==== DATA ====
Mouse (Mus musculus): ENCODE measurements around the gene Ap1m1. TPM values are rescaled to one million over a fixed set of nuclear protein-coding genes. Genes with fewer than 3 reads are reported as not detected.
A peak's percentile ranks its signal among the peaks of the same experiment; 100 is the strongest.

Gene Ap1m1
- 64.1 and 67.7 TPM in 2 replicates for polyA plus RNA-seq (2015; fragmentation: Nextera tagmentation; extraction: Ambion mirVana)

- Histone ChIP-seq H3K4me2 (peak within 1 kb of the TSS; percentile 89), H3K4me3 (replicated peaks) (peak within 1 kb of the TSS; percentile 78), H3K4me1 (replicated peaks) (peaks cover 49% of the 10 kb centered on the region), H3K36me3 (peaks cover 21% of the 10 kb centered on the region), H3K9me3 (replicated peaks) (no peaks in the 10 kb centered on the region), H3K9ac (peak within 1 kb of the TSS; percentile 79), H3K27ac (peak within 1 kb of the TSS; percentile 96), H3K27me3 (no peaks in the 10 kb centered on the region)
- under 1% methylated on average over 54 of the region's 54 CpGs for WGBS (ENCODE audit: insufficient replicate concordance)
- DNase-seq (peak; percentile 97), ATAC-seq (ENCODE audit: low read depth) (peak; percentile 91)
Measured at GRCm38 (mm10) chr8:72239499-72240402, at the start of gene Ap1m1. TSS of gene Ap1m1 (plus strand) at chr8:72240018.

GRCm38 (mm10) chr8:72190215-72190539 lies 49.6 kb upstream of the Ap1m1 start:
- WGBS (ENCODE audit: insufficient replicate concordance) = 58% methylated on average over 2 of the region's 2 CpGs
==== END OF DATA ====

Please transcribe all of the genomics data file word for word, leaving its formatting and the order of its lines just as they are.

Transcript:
Mouse (Mus musculus): ENCODE measurements around the gene Ap1m1. TPM values are rescaled to one million over a fixed set of nuclear protein-coding genes. Genes with fewer than 3 reads are reported as not detected.
A peak's percentile ranks its signal among the peaks of the same experiment; 100 is the strongest.

Gene Ap1m1
- 64.1 and 67.7 TPM in 2 replicates for polyA plus RNA-seq (2015; fragmentation: Nextera tagmentation; extraction: Ambion mirVana)

- Histone ChIP-seq H3K4me2 (peak within 1 kb of the TSS; percentile 89), H3K4me3 (replicated peaks) (peak within 1 kb of the TSS; percentile 78), H3K4me1 (replicated peaks) (peaks cover 49% of the 10 kb centered on the region), H3K36me3 (peaks cover 21% of the 10 kb centered on the region), H3K9me3 (replicated peaks) (no peaks in the 10 kb centered on the region), H3K9ac (peak within 1 kb of the TSS; percentile 79), H3K27ac (peak within 1 kb of the TSS; percentile 96), H3K27me3 (no peaks in the 10 kb centered on the region)
- under 1% methylated on average over 54 of the region's 54 CpGs for WGBS (ENCODE audit: insufficient replicate concordance)
- DNase-seq (peak; percentile 97), ATAC-seq (ENCODE audit: low read depth) (peak; percentile 91)
Measured at GRCm38 (mm10) chr8:72239499-72240402, at the start of gene Ap1m1. TSS of gene Ap1m1 (plus strand) at chr8:72240018.

GRCm38 (mm10) chr8:72190215-72190539 lies 49.6 kb upstream of the Ap1m1 start:
- WGBS (ENCODE audit: insufficient replicate concordance) = 58% methylated on average over 2 of the region's 2 CpGs